“According to documents contained in the archive of material provided to The Intercept by whistleblower Edward Snowden, the NSA has spied on hundreds of companies and organizations internationally, including in countries closely allied to the United States, in an effort to find security weaknesses in cellphone technology that it can exploit for surveillance,” Ryan Gallagher reports for The Intercept.
“The documents also reveal how the NSA plans to secretly introduce new flaws into communication systems so that they can be tapped into—a controversial tactic that security experts say could be exposing the general population to criminal hackers,” Gallagher reports. “Codenamed AURORAGOLD, the covert operation has monitored the content of messages sent and received by more than 1,200 email accounts associated with major cellphone network operators, intercepting confidential company planning papers that help the NSA hack into phone networks.”
“Karsten Nohl, a leading cellphone security expert and cryptographer who was consulted by The Intercept about details contained in the AURORAGOLD documents, said that the broad scope of information swept up in the operation appears aimed at ensuring virtually every cellphone network in the world is NSA accessible,” Gallagher reports. ““Collecting an inventory [like this] on world networks has big ramifications,” Nohl said, because it allows the NSA to track and circumvent upgrades in encryption technology used by cellphone companies to shield calls and texts from eavesdropping. Evidence that the agency has deliberately plotted to weaken the security of communication infrastructure, he added, was particularly alarming. ‘Even if you love the NSA and you say you have nothing to hide, you should be against a policy that introduces security vulnerabilities,’ Nohl said, ‘because once NSA introduces a weakness, a vulnerability, it’s not only the NSA that can exploit it.'”
Read more in the full article here.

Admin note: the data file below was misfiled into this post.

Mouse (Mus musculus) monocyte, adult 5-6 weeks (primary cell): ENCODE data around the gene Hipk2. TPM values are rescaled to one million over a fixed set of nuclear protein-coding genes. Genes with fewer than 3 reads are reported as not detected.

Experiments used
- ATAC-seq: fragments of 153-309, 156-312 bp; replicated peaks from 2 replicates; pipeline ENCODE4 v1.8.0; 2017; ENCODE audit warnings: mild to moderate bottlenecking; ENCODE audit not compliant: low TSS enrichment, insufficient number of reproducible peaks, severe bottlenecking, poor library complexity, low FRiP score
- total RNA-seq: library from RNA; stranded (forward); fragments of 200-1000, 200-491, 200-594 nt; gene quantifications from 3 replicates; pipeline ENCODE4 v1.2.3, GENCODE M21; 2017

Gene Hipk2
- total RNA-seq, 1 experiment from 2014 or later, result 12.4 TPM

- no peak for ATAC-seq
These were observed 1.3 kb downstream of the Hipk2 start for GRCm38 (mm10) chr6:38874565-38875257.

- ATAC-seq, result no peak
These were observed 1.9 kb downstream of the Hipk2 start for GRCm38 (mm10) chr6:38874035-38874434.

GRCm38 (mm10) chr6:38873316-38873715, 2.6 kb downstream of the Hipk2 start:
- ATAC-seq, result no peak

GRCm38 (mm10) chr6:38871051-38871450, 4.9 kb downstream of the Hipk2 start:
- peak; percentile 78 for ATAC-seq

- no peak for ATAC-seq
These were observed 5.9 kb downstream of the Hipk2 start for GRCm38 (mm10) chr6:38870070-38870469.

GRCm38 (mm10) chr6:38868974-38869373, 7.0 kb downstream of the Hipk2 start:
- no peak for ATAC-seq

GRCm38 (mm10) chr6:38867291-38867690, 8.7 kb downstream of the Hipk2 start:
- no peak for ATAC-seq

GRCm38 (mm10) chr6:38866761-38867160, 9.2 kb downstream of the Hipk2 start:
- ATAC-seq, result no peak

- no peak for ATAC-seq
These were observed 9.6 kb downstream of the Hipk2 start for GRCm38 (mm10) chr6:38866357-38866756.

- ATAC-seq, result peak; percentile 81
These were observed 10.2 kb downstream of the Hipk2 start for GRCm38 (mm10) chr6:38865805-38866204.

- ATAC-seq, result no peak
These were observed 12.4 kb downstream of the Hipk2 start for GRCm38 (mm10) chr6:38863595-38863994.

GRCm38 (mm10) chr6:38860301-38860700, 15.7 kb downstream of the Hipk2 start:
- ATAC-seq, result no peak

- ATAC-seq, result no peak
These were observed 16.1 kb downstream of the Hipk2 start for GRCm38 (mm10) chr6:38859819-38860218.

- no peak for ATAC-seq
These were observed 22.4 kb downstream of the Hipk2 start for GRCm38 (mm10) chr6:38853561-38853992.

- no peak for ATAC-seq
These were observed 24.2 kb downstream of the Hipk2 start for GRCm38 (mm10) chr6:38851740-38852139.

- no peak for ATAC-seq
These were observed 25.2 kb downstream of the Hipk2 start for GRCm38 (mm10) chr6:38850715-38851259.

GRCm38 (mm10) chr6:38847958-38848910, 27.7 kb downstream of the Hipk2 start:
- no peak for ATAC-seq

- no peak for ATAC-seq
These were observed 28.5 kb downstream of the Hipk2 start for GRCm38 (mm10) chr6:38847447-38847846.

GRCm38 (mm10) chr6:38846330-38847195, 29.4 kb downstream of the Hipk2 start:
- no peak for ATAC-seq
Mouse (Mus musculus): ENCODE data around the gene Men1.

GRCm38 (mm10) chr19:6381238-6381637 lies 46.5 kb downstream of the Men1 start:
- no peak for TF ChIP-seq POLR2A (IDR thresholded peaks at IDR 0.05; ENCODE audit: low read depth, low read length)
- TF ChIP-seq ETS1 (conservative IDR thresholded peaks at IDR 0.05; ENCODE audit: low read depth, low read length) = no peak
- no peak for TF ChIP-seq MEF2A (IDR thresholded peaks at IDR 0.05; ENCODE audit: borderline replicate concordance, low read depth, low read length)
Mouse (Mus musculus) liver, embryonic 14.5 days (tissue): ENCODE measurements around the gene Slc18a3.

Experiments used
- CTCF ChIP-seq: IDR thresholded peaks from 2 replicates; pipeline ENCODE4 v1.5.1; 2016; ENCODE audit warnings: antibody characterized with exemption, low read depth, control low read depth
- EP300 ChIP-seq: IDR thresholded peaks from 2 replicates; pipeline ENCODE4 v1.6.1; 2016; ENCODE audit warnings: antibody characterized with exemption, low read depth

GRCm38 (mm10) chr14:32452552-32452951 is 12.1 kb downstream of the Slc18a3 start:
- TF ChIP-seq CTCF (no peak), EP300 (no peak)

MacDailyNews Take: United States Constitution, Amendment IV:
The right of the people to be secure in their persons, houses, papers, and effects, against unreasonable searches and seizures, shall not be violated, and no Warrants shall issue, but upon probable cause, supported by Oath or affirmation, and particularly describing the place to be searched, and the persons or things to be seized.
Those who would give up essential liberty to purchase a little temporary safety deserve neither liberty nor safety. – Benjamin Franklin, Historical Review of Pennsylvania, 1759
Freedom is never more than one generation away from extinction. We didn’t pass it on to our children in the bloodstream. It must be fought for, protected, and handed on for them to do the same, or one day we will spend our sunset years telling our children and our children’s children what it was once like in the United States where men were free. – Ronald Reagan, March 30, 1961
Visit the Apple-backed reformgovernmentsurveillance.com today.
[Thanks to MacDailyNews Reader “David G.” for the heads up.]
U.S. feds want Apple’s help to defeat encrypted phones, invoke 18th-century All Writs Act – December 1, 2014
U.S. DOJ turns to 225-year-old law to force Apple, Google to unlock password-protected devices – November 26, 2014
DOJ warns Apple: iPhone encryption will lead to a child dying – November 19, 2014